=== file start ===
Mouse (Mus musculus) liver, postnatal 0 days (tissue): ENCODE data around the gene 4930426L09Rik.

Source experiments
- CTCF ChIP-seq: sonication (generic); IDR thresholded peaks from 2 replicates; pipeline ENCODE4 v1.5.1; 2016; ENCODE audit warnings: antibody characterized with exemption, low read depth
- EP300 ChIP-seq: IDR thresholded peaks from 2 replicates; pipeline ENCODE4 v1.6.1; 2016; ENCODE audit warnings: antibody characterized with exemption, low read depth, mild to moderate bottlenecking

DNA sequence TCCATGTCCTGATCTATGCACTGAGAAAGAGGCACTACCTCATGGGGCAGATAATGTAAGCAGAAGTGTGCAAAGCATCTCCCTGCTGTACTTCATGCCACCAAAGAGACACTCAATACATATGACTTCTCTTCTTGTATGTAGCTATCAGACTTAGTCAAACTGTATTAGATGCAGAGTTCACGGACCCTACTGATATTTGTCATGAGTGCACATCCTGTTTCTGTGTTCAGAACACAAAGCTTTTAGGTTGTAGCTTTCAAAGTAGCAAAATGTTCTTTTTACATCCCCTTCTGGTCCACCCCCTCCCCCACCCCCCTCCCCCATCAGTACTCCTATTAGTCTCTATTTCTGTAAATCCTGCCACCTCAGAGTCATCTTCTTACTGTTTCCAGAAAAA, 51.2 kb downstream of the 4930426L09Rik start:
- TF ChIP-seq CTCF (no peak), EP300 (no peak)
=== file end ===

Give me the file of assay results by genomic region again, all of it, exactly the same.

Mouse (Mus musculus) liver, postnatal 0 days (tissue): ENCODE data around the gene 4930426L09Rik.

Source experiments
- CTCF ChIP-seq: sonication (generic); IDR thresholded peaks from 2 replicates; pipeline ENCODE4 v1.5.1; 2016; ENCODE audit warnings: antibody characterized with exemption, low read depth
- EP300 ChIP-seq: IDR thresholded peaks from 2 replicates; pipeline ENCODE4 v1.6.1; 2016; ENCODE audit warnings: antibody characterized with exemption, low read depth, mild to moderate bottlenecking

DNA sequence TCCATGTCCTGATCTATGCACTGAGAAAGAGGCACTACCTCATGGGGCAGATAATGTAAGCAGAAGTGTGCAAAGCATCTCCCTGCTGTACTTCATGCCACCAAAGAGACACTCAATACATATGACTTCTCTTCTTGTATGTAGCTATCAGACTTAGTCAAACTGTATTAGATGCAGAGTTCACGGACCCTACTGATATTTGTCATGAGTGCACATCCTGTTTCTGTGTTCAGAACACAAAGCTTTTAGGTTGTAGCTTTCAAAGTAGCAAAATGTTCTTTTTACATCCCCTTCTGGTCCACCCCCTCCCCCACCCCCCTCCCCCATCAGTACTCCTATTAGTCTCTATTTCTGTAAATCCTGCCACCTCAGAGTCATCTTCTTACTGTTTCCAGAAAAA, 51.2 kb downstream of the 4930426L09Rik start:
- TF ChIP-seq CTCF (no peak), EP300 (no peak)